The one conclusion I drew was that Apple was Steve Jobs and Steve Jobs was Apple. The two were inextricably linked. Thus the death of Steve Jobs, I reasoned, would eventually lead to the slow death of Apple itself. I remember visiting the local Apple Store shortly afterward, the crowds still gathering as they had before, but this time with a sense of sentimentality. Even a few months later there was still a nostalgic effect going on, some people buying Apple products because of what they and Steve Jobs meant to them if for no other reason.
Then, as I suspected, Apple stock took a dip and bottomed-out in early 2013. Aha, I thought, the world waking up to the reality of Steve Jobs and Apple being inextricably linked! But then the stock did what I did not expect and began to surge for two years before peaking in mid-2015. Again, I finally bought in early 2014 and rode some of that wave to the top. Like others, I was beginning to think that perhaps the new Apple, the post-Jobs Tim-Cook Apple, was going to be just fine and emerge even stronger than the old Apple.
There was the never-ending talk and rumors about the next Golden Egg, the “next big thing” from Apple. The stock ebbed and flowed, but still climbed, on rumors about that next big thing.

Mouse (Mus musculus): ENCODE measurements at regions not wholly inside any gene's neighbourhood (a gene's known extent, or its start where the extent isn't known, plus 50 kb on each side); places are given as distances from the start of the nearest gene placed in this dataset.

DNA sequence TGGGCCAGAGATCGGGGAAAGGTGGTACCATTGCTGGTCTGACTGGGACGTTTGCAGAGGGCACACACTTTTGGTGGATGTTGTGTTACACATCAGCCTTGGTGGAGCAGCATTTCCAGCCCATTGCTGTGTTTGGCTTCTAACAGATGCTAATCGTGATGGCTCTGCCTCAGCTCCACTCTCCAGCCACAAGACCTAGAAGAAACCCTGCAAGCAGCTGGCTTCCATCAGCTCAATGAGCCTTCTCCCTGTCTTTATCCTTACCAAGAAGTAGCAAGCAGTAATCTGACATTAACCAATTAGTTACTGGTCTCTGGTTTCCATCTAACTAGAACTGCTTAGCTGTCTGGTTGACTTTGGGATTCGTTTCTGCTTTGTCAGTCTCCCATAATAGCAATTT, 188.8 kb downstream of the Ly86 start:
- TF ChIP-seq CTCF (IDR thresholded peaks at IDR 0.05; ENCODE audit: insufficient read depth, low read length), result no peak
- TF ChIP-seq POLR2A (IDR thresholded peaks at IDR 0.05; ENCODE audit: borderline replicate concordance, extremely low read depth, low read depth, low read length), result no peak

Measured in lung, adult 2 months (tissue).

And then the Apple Watch was announced.
I, like most other Apple followers, scratched my head at how Apple could try to justify the cost of something far less practical than a smartphone or tablet yet, in some cases (depending upon watch choice and strap design), far more costly.
This was the Golden Egg that everybody post-Jobs had been waiting for. Yet it was not what this Apple aficionado and investor had been looking for, and I know that I speak for millions of others.
Then came Apple’s recent quarterly report in late April 2016. Would it bring more bad news about dwindling iPhone sales as other recent quarters had? What about the 2016 outlook? By the way, any new, dynamic products being planned?
Yes, not so good, and no were the answers I saw.
So then I felt as though I had a decision to make. Three years ago, I vowed to be a long-term investor. Was I going to ‘keep the faith’ in Apple or was it time to be realistic and consider other options?
I’ve learned, and realized the hard way, that unless a company’s thesis or outlook takes a drastic turn for the worse, you buy shares in a company and hold on for the long haul, through all the ups and downs. As long as that company is innovating and pushing ahead and generating new sales, preferably also in new markets, you hold on even if they’re running a debt and even if the market gives it a beating.